Extension Activity with Isotopes Matter

Isotopes Matter Interactive Periodic Table

After receiving positive feedback from Peter Mahaffy, the IUPAC project co-chair of , I decided to add an additional component to the  I posted. The second component of the assignment focuses on the applications of both radioactive and stable isotopes using the interactive .

In this component of the assignment, students chose three elements to review both their isotopes and uses. Of the three elements the students chose, one had to have a connection to medicine, one had to have a connection to nuclear energy, and they chose one final element. As students chose their elements I asked them to not only identify the uses of the isotope but to record whether or not the isotope is stable or radioactive. If students did not understand some of the vocabulary I asked them to utilize the glossary that is hyperlinked in each element description.  

Once the students collected their information we then divided the isotopes into those that were stable and those that were radioactive and had a student-led discussion based on the division of the two categories. The discussion revealed a lot of misconceptions about isotopes and initiated an introduction to half-life and nuclear equations as well.

The extension activity not only displayed real world applications of chemistry for the students but it provided an instruction transition between types of isotopes and the necessity to understand nuclear equations.

With this being my first year working with the applications, I plan on adding more formative assessments and assignments using this resource in the future. If you have any suggestions, please add them to the comments.

 

 

Concepts: 
atomic structure
Atomic Theory
half-life
isotopes
mass spectrometer
nuclear equations
periodic table
Concepts: 

- atomic structure
- isotopes
- nuclear equations
- half-life 
- mass spectrometry

Procedure time: 
70 minutes
Time required: 

55-60 minutes for both parts of the extension activity

Background: 

This extension activity was developled to follow the assignment .

Procedure: 

Part One: Choosing Isotopes

Students chose three elements to review both their isotopes and uses. Of the three elements the students chose:
- one had to have a connection to medicine
- one had to have a connection to nuclear energy
- student choice for the final element.

Students should be recording:
- uses of the isotope
- Is the isotope they are reviewing stable or radioactive?
- questions you still have about the isotope 

 

Part Two: Student-led Discussion

- students take the isotopes they chose and divide them into two categories on group whiteboards: stable and radioactive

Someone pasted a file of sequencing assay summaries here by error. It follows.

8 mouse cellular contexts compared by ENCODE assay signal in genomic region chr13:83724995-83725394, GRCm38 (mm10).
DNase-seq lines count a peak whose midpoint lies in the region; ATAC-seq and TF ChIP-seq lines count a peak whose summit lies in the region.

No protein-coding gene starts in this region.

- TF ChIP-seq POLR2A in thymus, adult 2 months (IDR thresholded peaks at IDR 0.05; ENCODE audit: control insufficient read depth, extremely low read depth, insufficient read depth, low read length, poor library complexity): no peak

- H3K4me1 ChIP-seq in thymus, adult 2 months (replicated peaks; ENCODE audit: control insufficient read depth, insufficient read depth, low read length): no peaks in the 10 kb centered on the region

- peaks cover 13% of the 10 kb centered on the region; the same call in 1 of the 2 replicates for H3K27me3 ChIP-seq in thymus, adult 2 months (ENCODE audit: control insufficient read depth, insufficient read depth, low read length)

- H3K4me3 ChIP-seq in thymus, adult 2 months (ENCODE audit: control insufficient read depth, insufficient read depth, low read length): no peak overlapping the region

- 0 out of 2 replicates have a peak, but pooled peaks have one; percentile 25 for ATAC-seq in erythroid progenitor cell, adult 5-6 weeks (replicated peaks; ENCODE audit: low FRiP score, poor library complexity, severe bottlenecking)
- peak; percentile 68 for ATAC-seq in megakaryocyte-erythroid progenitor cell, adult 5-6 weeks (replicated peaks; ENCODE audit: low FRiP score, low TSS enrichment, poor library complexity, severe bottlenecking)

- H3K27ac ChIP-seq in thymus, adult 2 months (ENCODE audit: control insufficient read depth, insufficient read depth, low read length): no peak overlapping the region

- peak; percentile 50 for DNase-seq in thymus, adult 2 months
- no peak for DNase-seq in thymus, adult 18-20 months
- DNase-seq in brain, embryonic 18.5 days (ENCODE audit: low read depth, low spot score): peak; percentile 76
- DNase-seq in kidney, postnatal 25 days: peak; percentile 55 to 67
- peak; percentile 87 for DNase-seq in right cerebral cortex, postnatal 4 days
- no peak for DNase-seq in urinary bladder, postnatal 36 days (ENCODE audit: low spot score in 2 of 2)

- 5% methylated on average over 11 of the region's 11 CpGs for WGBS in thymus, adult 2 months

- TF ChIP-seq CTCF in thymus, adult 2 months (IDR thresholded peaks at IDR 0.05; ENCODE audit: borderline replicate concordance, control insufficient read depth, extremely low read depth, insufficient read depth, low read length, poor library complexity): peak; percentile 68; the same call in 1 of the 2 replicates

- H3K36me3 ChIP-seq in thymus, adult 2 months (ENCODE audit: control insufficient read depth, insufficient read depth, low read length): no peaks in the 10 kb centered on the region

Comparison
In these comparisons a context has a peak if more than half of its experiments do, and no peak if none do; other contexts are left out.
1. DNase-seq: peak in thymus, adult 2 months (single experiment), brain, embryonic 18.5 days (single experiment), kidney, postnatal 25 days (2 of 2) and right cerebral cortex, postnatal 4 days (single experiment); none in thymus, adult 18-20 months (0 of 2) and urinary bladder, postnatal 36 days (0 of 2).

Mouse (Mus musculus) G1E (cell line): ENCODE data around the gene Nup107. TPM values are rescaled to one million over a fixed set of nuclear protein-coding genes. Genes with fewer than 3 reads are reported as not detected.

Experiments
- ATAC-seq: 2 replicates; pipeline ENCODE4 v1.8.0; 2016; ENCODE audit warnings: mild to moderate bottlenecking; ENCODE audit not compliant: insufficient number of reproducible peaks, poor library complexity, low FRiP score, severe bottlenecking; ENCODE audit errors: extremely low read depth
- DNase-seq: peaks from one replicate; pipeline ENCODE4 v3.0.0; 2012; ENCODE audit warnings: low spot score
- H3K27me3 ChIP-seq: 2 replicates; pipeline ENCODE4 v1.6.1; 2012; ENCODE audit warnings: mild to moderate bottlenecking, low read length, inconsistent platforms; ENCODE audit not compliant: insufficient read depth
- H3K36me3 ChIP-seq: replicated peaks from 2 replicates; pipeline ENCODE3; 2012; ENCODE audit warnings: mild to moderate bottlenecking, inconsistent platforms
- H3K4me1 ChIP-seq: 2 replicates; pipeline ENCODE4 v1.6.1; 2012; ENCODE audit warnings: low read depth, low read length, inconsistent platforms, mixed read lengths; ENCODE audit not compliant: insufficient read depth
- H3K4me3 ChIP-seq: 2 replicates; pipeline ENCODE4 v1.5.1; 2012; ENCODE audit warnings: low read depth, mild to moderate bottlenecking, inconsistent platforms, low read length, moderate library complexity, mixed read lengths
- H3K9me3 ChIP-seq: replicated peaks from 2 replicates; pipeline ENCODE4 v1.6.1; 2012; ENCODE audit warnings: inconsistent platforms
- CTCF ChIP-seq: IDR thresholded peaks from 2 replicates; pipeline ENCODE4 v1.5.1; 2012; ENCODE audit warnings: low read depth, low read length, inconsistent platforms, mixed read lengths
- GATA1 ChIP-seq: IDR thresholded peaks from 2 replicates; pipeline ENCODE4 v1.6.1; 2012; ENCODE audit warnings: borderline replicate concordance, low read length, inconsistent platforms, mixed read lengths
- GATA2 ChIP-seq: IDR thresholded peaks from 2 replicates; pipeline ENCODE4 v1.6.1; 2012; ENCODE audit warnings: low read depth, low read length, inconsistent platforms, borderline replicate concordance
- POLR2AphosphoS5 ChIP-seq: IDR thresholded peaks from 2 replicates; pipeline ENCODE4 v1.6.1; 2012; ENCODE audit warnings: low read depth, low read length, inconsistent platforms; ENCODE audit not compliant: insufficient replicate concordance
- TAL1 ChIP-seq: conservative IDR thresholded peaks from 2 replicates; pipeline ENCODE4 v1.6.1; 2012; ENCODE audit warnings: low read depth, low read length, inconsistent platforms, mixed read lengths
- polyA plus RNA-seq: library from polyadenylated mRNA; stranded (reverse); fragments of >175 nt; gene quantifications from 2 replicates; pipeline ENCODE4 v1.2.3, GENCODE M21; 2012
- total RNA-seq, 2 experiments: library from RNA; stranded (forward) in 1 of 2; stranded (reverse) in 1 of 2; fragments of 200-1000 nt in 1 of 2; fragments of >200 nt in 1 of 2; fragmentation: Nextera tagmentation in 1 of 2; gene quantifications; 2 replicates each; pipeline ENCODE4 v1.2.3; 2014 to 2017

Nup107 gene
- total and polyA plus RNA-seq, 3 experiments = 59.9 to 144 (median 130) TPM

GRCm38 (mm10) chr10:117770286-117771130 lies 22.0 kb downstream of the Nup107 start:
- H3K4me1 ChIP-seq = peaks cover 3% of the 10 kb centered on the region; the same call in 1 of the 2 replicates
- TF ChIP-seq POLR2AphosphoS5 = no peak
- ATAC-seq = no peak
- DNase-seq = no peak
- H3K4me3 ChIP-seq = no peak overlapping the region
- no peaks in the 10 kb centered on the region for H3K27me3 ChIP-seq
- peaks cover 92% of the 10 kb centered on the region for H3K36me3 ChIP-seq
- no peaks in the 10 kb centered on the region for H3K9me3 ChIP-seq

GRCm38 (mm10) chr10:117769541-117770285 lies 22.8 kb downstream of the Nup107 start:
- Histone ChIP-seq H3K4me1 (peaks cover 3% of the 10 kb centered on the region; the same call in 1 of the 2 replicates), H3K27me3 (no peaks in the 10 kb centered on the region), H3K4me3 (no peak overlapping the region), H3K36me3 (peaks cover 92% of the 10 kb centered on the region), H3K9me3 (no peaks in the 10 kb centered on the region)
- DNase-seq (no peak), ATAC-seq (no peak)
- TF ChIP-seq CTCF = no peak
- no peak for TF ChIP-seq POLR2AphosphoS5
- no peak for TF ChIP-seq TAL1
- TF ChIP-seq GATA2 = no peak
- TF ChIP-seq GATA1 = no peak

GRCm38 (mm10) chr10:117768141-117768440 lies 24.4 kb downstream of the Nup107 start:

- teacher facilitates a discussion in which students comments on their whiteboards and other whiteboards 
- the role of the teacher is to assist in making connections between groups, between isotope uses, and to address any misconceptions

Preparation: 

- access to a computer with an Internet connection is necessary; JavaScript must be enabled
- for part two, students will need access to large whiteboards/poster paper and markers to display their information

Attribution: 

Isotopes Matter is a project developed by 

Collection: 

NGSS

Students who demonstrate understanding can use the periodic table as a model to predict the relative properties of elements based on the patterns of electrons in the outermost energy level of atoms.

*More information about all DCI for HS-PS1 can be found at  and further resources at .

Summary:

Students who demonstrate understanding can use the periodic table as a model to predict the relative properties of elements based on the patterns of electrons in the outermost energy level of atoms.

Assessment Boundary:

Assessment is limited to main group elements. Assessment does not include quantitative understanding of ionization energy beyond relative trends.

Clarification:

Examples of properties that could be predicted from patterns could include reactivity of metals, types of bonds formed, numbers of bonds formed, and reactions with oxygen.

Students that demonstrate understanding can develop models to illustrate the changes in the composition of the nucleus of the atom and the energy released during the processes of fission, fusion, and radioactive decay.

*More information about all DCI for HS-PS1 can be found at  and further resources at .

Summary:

Students that demonstrate understanding can develop models to illustrate the changes in the composition of the nucleus of the atom and the energy released during the processes of fission, fusion, and radioactive decay.

Assessment Boundary:

Assessment does not include quantitative calculation of energy released. Assessment is limited to alpha, beta, and gamma radioactive decays.

Clarification:

Emphasis is on simple qualitative models, such as pictures or diagrams, and on the scale of energy released in nuclear processes relative to other kinds of transformations.